Introduction Animal studies, human brain imaging and more recently Transcranial Magnetic Stimulation (TMS) suggest a role for the cerebellum in human swallowing. Moreover, paired-pulse cerebellar-cortical TMS delivered in rapid succession (50–200 ms intervals) facilitates pharyngeal motor cortex excitability. We therefore hypothesised that high-frequency (5–20 Hz) repetitive TMS (rTMS) of the cerebellum could modulate pharyngeal motor cortex excitability producing long-lasting changes that may prove to be therapeutically useful for dysphagia after stroke.
Methods In 17 healthy adults (6 female, age range 18–61 yrs), anatomical MR brain scans were acquired. Thereafter participants were intubated with an intraluminal catheter to record pharyngeal electromyography and underwent TMS cortical mapping with neuronavigation to co-localise pharyngeal motor representation bilaterally, hand motor cortex and the cerebellar site which evoked the largest pharyngeal motor response. Subjects were then randomised to receive one of 5 neuronavigated cerebellar rTMS interventions (Sham, 1 Hz, 5 Hz, 10 Hz and 20 Hz, at least 1 week apart) to the cerebellar site evoking the largest baseline pharyngeal responses to single-pulse cerebellar TMS. Bihemispheric pharyngeal cortical excitability (ipsilateral and contralateral cortex to cerebellum site) was measured at baseline and for up to one hour post cerebellar rTMS intervention. Abductor pollicis brevis (APB) recordings were used as control. Interventional data were compared to sham using repeated measures ANOVA.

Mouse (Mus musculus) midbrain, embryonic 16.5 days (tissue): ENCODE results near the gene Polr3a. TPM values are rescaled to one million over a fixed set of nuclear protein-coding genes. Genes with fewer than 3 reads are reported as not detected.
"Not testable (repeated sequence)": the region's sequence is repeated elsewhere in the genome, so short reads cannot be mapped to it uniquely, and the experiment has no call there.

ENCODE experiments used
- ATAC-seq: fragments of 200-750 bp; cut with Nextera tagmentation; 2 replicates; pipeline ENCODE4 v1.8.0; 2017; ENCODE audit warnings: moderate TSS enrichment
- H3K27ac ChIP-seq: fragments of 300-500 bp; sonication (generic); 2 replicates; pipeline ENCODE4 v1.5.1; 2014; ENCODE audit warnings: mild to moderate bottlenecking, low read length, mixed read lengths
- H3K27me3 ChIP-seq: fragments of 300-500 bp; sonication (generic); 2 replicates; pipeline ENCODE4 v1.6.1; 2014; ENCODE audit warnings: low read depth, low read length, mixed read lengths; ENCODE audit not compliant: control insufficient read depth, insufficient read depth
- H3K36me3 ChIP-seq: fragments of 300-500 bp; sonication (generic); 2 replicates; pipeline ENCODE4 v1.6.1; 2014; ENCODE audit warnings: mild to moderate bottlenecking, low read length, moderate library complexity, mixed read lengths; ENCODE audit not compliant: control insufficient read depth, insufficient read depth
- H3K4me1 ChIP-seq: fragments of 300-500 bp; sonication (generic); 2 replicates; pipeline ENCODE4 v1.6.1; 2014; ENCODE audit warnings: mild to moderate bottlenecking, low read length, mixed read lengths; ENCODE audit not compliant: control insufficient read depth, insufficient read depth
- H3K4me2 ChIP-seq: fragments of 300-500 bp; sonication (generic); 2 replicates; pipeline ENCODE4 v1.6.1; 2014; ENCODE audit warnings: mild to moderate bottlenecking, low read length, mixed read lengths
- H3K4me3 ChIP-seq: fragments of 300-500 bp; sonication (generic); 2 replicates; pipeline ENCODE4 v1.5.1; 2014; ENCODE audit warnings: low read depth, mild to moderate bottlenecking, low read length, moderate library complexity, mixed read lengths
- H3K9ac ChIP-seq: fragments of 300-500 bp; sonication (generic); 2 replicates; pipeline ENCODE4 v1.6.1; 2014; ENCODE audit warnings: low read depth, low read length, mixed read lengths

Results Cerebellar rTMS was tolerated well and delivered at an average intensity of 55% of stimulator output. Compared to Sham, 10Hz cerebellar rTMS increased pharyngeal cortical excitability (F (1.16) = 8.3, *p = 0.01), with maximal size and durational effects seen primarily in the contralateral pharyngeal cortex (+72%, **p = 0.02, Figure 1). By contrast, 1Hz (F (1.16) = 0.3, p = 0.60), 5Hz (F (1.16) = 0.5, p = 0.48), and 20Hz rTMS (F (1.16) = 1.3, p = 0.27) cerebellar conditioning did not significantly alter pharyngeal excitability compared to Sham. APB responses were not significantly different to sham after any intervention.
Conclusion Our data show for the first time that high-frequency (10Hz) cerebellar stimulation can produce long-lasting increases in human pharyngeal motor cortex excitability, with larger and longer-lasting effects of the intervention primarily seen in the contralateral projection. Hence 10 Hz cerebellar rTMS may play a therapeutic role in the treatment of dysphagia after hemispheric stroke.
Disclosure of Interest None Declared
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